Blake Shelton called him "the next Mick Jagger." Alicia Keys called him "a male Gwen Stefani."

Whatever you want to call Johnny Gates, you can't say he doesn't turn heads. Former lead singer of The Runaway Saints and notable for his appearance on Season 12 of The Voice, his first two singles have already amassed more than two million listens on Spotify alone. The young trailblazer has recently returned to Nashville to ignite a solo career with his debut EP, "Hell Outta Here."

The project opens with a slow guitar riff with drifting John Mayer overtones. "Hell Outta Here" is the story of running away, running inward, and running into another person. These three acts blend together in a black-and-white haze. It's a mellow opening that sets the stage for the melancholic sound Gates is cultivating.

Plucked guitar chords are also the foundation for "Dive Bar." Here, he brings out the classic American tropes for coping with grief: alcohol, bars, and more alcohol. He mixes them together in a smooth, bittersweet track that feels like it has already started haunting your dreams.

"Bandit" has a sparse acoustic riff, married with the EP's distinctive use of airy/synthy slide. It's a pained love song, and he gives his voice a sharp metallic edge that lets his lyrics plunge straight down into your soul. Gates appears to be cultivating his own vision of Americana on this EP: a hybrid of old and new that alternates between angelic and chimeric.

Photo by Meghan Cummings

He evokes John Legend in the soulful intro to "Church Girl," though he cultivates a classic country sound when the song starts to kick in. The production then blends electronic and live drums, giving the impression of a heartbeat moving from stationary to transcendent between verse and chorus. Lyrically, it's a wistful love song that holds its heart out in its hands as they stretch up towards the heavens.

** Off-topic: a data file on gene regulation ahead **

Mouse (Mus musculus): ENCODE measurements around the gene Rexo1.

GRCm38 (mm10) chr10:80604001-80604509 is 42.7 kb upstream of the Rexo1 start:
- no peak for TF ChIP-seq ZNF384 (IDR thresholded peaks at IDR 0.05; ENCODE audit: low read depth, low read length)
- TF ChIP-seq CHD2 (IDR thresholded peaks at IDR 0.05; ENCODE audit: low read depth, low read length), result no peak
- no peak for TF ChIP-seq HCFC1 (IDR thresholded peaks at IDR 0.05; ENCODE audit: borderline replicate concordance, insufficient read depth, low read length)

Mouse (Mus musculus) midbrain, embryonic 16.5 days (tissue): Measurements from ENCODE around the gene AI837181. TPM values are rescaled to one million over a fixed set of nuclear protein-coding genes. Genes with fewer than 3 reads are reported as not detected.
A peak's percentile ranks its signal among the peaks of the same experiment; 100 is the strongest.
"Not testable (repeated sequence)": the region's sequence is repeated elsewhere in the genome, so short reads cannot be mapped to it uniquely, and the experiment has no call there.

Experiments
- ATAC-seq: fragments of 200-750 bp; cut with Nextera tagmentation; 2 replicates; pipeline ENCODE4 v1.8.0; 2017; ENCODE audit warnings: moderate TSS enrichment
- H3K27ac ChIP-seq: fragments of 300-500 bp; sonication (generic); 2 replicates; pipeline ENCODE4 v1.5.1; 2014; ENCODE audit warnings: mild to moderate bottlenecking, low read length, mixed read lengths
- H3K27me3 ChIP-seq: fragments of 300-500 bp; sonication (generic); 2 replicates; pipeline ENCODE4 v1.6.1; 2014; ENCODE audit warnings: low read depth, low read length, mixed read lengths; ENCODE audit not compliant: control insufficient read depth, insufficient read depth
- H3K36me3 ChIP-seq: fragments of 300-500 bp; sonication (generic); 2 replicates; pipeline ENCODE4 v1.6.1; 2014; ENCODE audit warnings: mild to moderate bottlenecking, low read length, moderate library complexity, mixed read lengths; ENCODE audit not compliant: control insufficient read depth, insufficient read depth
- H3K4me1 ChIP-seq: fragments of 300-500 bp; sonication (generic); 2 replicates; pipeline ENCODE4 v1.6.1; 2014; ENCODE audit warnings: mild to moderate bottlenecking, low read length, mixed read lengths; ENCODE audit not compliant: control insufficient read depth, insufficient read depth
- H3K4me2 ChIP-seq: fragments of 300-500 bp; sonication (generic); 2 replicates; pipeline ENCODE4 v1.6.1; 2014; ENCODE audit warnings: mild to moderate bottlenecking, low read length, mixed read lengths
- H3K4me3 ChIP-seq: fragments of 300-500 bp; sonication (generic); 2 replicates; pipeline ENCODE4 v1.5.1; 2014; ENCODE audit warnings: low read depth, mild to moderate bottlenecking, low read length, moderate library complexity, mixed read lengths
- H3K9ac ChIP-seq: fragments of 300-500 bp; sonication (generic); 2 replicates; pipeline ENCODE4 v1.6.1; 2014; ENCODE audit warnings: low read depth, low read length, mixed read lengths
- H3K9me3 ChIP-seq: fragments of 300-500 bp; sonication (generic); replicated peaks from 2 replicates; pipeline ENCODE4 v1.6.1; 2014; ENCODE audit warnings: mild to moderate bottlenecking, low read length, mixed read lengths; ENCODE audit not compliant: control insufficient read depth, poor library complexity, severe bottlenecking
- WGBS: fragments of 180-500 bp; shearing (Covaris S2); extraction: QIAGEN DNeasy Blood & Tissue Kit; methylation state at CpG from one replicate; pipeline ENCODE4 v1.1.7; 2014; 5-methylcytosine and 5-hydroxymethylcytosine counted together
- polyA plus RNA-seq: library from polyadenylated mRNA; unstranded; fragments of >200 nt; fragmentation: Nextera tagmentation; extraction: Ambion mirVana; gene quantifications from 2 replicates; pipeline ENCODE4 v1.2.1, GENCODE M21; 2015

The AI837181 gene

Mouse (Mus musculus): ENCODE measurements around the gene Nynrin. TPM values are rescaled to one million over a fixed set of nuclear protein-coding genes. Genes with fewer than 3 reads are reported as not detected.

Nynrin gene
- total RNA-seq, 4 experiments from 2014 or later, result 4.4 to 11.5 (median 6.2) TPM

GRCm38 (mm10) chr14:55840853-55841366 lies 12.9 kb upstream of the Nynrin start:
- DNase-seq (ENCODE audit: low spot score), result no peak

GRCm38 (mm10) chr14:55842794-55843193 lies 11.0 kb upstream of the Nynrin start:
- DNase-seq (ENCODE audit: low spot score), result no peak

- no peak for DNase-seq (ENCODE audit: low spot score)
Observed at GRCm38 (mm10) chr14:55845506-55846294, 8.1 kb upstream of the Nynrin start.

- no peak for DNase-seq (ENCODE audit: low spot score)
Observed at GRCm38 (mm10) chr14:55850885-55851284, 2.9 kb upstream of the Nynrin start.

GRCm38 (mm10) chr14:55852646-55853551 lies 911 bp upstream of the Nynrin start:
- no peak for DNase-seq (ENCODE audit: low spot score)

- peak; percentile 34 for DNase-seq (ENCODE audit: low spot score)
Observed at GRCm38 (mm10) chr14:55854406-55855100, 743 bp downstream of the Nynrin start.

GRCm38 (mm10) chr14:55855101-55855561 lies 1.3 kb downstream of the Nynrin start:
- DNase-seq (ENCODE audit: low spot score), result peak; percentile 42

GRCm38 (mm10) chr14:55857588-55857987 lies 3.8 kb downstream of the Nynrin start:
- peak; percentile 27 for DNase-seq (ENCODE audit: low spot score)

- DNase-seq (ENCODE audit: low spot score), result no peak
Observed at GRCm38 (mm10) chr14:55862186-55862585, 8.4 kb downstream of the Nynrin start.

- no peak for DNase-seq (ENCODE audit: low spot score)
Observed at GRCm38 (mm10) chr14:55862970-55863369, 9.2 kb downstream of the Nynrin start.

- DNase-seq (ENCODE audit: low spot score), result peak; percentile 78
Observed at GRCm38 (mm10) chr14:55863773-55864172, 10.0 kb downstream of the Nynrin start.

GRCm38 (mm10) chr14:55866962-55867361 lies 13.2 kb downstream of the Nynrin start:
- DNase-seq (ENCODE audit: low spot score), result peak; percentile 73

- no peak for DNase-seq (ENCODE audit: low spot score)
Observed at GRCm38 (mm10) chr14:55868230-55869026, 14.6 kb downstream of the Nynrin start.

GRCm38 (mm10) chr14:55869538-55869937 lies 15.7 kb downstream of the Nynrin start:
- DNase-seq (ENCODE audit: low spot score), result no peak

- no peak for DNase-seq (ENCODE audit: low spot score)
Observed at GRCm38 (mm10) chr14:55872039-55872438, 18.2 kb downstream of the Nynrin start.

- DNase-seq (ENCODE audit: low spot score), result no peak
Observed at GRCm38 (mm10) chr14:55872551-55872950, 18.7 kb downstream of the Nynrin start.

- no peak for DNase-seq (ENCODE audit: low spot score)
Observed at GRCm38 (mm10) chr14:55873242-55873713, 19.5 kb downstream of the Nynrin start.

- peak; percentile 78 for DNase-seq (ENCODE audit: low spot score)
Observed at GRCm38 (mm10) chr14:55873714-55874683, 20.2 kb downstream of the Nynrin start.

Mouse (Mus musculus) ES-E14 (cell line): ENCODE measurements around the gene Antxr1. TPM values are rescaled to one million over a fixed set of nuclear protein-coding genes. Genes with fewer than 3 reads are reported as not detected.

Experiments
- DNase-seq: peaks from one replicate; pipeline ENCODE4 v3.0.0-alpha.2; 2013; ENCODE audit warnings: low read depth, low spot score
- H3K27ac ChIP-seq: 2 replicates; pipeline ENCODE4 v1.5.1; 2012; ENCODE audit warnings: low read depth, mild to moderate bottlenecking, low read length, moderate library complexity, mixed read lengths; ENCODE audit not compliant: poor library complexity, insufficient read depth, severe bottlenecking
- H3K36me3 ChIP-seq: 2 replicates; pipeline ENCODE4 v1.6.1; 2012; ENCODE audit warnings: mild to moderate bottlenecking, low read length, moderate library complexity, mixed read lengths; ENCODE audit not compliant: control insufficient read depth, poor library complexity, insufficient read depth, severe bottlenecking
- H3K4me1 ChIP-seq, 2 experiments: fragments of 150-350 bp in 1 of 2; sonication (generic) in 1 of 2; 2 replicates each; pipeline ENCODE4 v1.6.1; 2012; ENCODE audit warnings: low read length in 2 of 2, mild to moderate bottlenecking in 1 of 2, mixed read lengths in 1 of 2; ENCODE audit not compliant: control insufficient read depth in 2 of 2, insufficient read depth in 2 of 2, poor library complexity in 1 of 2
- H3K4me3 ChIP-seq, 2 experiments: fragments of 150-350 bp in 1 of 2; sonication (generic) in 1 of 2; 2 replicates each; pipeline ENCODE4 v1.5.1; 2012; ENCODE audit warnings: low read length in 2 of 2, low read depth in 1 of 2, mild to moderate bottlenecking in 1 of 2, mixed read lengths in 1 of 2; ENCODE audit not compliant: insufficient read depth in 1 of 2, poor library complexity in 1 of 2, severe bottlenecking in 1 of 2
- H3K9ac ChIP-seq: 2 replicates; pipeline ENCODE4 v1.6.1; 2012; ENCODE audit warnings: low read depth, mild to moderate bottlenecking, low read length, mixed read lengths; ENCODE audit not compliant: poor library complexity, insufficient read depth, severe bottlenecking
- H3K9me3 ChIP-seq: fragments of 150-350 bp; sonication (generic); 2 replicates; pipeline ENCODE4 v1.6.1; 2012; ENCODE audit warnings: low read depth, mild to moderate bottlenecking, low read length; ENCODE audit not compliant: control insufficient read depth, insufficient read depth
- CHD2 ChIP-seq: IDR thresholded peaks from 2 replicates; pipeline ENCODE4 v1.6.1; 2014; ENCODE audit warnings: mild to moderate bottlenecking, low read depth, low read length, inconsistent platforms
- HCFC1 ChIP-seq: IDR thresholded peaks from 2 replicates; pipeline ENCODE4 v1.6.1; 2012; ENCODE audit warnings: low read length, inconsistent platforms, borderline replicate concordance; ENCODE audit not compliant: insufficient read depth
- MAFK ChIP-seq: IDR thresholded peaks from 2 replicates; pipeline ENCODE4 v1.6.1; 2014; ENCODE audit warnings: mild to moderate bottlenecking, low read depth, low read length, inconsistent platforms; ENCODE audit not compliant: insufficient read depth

It's hard not to be enamored with how Johnny Gates' EP sonically blends rough and smooth tones. This medley crystallizes the contrast between the coarseness of the stories he tells and the fineness of the tools he uses to tell those stories. This EP doesn't feel like it was recorded; it feels like it was discovered, hidden in the sands of a desert somewhere, calling out to whoever might be aching to hear it.

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Music Lists

Six Songs You Should Hear This Week: Musical Acid Trips

New tracks from Valerie June, Kevin Abstract, Norah Jones, AURORA, and more.

Each one of this week's best new songs is a miniature revelation in itself, trippy enough to open your mind to new worlds.

For the record, the creator of this list has never taken acid; but these songs are what she imagines it would feel like, and truly, who needs drugs when you have songs like these? Transcendence, peace, revelations, a feeling of interconnectedness, swirly imagery—it's all here for your listening pleasure.

1. Drinker: Wave

Bicoastal NY/LA duo Aaron Mendelsohn and Ariel Loh (aka Drinker) have gifted the world with a gorgeous piece of pop psychedelia in the form of their new single, "Wave," released on Wednesday. The haunting track starts slow and ethereal, building up to a climactic tower of synths punctuated by bell-like guitar tones. A slow burn that's rewarding the whole way through, it's the kind of song meant for lying on a dock at sunset, sifting through memories and feeling the first hints of evening chill. Lyrically, it's a testament to the strangeness of time—the way it continues to move forward, but the past always seems to surge into the present. "Who is this? I'm stuck inside a wave," goes the refrain, a line that could be about dissociation, or fear of the future, or déja vu. "I feel like we've been here before," sings Mendelsohn, "but it wasn't you that I was here with." Hypnotic in its spaciousness, disconcerting in its dissociative leanings, this is an immersive sonic experience that bodes well for the duo's upcoming EP release on May 3.

2. Valerie June: Little Wing

Valerie June - Little Wing www.youtube.com